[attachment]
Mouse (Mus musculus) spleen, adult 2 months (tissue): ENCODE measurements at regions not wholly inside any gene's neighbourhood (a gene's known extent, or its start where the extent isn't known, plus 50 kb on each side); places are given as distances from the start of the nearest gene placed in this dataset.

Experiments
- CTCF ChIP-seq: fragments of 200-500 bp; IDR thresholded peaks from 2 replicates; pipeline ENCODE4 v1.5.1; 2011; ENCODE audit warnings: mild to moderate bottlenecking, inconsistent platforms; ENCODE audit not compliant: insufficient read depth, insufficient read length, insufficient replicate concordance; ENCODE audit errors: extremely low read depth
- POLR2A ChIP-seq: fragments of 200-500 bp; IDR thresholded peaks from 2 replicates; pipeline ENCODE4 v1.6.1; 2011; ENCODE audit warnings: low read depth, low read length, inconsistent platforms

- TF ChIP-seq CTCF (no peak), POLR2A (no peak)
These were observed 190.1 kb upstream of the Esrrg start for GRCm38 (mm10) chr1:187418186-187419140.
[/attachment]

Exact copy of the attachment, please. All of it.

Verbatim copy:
Mouse (Mus musculus) spleen, adult 2 months (tissue): ENCODE measurements at regions not wholly inside any gene's neighbourhood (a gene's known extent, or its start where the extent isn't known, plus 50 kb on each side); places are given as distances from the start of the nearest gene placed in this dataset.

Experiments
- CTCF ChIP-seq: fragments of 200-500 bp; IDR thresholded peaks from 2 replicates; pipeline ENCODE4 v1.5.1; 2011; ENCODE audit warnings: mild to moderate bottlenecking, inconsistent platforms; ENCODE audit not compliant: insufficient read depth, insufficient read length, insufficient replicate concordance; ENCODE audit errors: extremely low read depth
- POLR2A ChIP-seq: fragments of 200-500 bp; IDR thresholded peaks from 2 replicates; pipeline ENCODE4 v1.6.1; 2011; ENCODE audit warnings: low read depth, low read length, inconsistent platforms

- TF ChIP-seq CTCF (no peak), POLR2A (no peak)
These were observed 190.1 kb upstream of the Esrrg start for GRCm38 (mm10) chr1:187418186-187419140.